Gross v. United States of America
ORDER Denying 24 Petition for Writ of Error Coram Nobis filed by Andrew Gross. Signed by District Judge Sean F. Cox. (JMcC)
UNITED STATES DISTRICT COURT
FOR THE EASTERN DISTRICT OF MICHIGAN
ANDREW GROSS, III,
Case No. 2:13-cv-12630
Hon. Sean F. Cox
UNITED STATES OF AMERICA,
OPINION AND ORDER DENYING MOTION FOR RECONSIDERATION [Dkt. 24]
Petitioner Andrew Gross, III, is a federal prisoner who was convicted in the Eastern District
of Michigan of seven counts of mail fraud, 18 U.S.C. 1341, six counts of credit card fraud, 18 U.S.C.
1029(a)(2), and one count of identity theft. 18 U.S.C. 1028(a)(7). The Court sentenced him to a total
of eighty-four months of imprisonment. See United States v. Gross, 84 Fed. Appx. 531, 532 (6th Cir.
2003). His original petition was filed under 28 U.S.C. § 2241, and it raised four claims challenging
his convictions. On July 9, 2013, the Court summarily denied the petition because Petitioner failed
to establish that his remedy under 28 U.S.C. § 2255 was inadequate or ineffective. Petitioner
appealed, and the Sixth Circuit affirmed. Gross v. United States, No. 13-2345 (6th Cir. Oct. 2, 2014).
Presently before the Court is Petitioner’s “Reconsideration Petition” also titled by Petitioner
as a “Petition for Writ of Error Coram Nobis.” Dkt. 24.
To the extent that Petitioner is seeking reconsideration of the denial of his § 2241 petition,
the motion is untimely. Local Rule 7.1(h) of the Eastern District of Michigan requires a party to file
for reconsideration within 14 days after entry of the judgment. Here, the Court’s judgment was
entered on May 7, 2014. Petitioner filed his motion for reconsideration on September 9, 2016.
To the extent that Petitioner is attempting to file a petition for a writ of error coram nobis,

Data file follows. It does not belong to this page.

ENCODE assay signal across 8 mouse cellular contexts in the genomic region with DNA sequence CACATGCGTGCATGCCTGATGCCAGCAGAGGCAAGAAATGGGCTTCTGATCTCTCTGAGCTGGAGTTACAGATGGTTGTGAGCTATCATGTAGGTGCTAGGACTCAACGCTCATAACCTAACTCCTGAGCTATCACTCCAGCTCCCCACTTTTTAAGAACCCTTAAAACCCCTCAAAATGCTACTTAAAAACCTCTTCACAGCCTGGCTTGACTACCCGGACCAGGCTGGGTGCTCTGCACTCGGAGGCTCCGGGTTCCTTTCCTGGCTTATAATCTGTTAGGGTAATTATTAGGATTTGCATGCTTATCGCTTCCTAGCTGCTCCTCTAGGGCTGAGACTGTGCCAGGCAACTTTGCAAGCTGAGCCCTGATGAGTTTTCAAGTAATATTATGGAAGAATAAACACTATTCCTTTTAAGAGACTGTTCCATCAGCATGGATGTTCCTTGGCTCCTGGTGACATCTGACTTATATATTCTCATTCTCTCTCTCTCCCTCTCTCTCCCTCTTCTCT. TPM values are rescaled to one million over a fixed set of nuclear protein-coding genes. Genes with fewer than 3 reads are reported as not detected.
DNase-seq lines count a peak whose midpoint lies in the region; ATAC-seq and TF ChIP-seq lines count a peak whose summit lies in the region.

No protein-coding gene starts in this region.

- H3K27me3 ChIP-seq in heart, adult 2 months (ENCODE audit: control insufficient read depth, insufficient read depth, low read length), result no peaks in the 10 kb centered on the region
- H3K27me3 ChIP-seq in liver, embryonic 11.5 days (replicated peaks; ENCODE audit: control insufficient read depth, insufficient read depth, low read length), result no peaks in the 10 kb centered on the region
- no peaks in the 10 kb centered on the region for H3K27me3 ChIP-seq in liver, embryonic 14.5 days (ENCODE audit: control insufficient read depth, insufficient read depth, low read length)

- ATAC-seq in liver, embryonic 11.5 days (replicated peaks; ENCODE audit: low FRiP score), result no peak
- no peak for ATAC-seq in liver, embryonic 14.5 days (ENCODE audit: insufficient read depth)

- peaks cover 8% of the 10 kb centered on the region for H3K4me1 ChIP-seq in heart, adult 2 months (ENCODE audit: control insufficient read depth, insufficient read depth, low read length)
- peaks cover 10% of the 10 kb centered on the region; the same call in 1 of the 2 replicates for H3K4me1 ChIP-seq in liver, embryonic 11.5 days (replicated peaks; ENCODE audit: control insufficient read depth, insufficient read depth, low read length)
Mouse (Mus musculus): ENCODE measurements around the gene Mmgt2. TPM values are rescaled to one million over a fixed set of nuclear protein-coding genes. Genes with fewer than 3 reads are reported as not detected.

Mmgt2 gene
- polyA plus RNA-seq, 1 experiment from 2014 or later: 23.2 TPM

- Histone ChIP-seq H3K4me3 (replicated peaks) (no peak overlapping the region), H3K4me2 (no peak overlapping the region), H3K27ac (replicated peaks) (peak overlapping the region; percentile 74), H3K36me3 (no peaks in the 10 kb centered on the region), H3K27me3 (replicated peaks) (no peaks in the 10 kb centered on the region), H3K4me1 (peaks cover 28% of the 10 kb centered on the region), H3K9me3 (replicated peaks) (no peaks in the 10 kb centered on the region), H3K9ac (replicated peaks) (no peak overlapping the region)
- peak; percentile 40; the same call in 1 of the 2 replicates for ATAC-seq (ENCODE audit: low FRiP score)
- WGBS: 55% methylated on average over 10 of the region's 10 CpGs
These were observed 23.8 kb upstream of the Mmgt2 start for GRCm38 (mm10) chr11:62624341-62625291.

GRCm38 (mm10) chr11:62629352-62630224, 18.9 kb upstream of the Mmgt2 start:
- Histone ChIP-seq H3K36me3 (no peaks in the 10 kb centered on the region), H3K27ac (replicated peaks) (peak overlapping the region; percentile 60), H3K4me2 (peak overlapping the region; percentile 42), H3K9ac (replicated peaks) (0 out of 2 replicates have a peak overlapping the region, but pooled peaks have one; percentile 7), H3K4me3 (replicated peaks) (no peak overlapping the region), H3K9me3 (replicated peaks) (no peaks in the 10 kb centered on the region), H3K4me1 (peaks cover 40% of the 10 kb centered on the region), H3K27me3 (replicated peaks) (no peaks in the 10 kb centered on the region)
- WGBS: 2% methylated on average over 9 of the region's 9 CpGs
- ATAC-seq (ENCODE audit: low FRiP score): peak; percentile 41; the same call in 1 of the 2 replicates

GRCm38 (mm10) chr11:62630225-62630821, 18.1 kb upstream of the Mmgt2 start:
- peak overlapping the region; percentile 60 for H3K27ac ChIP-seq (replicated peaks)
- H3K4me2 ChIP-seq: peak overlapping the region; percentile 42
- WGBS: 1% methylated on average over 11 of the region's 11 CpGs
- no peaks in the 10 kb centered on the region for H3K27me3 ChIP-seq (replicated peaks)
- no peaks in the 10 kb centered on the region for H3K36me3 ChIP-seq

such an action “is used to vacate a federal sentence or conviction when a § 2255 motion is
unavailable — generally, when the petitioner has served [his] sentence completely and thus is no
longer ‘in custody’ as required for § 2255 relief.” Blanton v. United States, 94 F.3d 227, 231 (6th
Cir. 1996). Only errors “of the most fundamental character” may be reviewed under the writ. United
States v. Mayer, 235 U.S. 55, 69 (1914). The petitioner must show: “(1) an error of fact, (2)
unknown at the time of trial, (3) of a fundamentally unjust character which probably would have
altered the outcome of the challenged proceeding had it been known.” Flippins v. United States, 747
F.2d 1089, 1091 (6th Cir. 1984) (per curiam). If it was Petitioner’s intention to seek coram nobis
relief, he must do so in a new action.
Based upon the foregoing, the Court DENIES Petitioner’s motion for reconsideration. [Dkt.
Dated: February 16, 2017
s/Sean F. Cox
Sean F. Cox
U. S. District Judge
I hereby certify that on February 16, 2017, the foregoing document was served on counsel of record
via electronic means and upon Andrew Gross via First Class mail at the address below:
Andrew Gross 28240-039
PEKIN FEDERAL CORRECTIONAL INSTITUTION
P.O. BOX 5000
PEKIN, IL 61555
Disclaimer: Justia Dockets & Filings provides public litigation records from the federal appellate and district courts. These filings and docket sheets should not be considered findings of fact or liability, nor do they necessarily reflect the view of Justia.
Why Is My Information Online?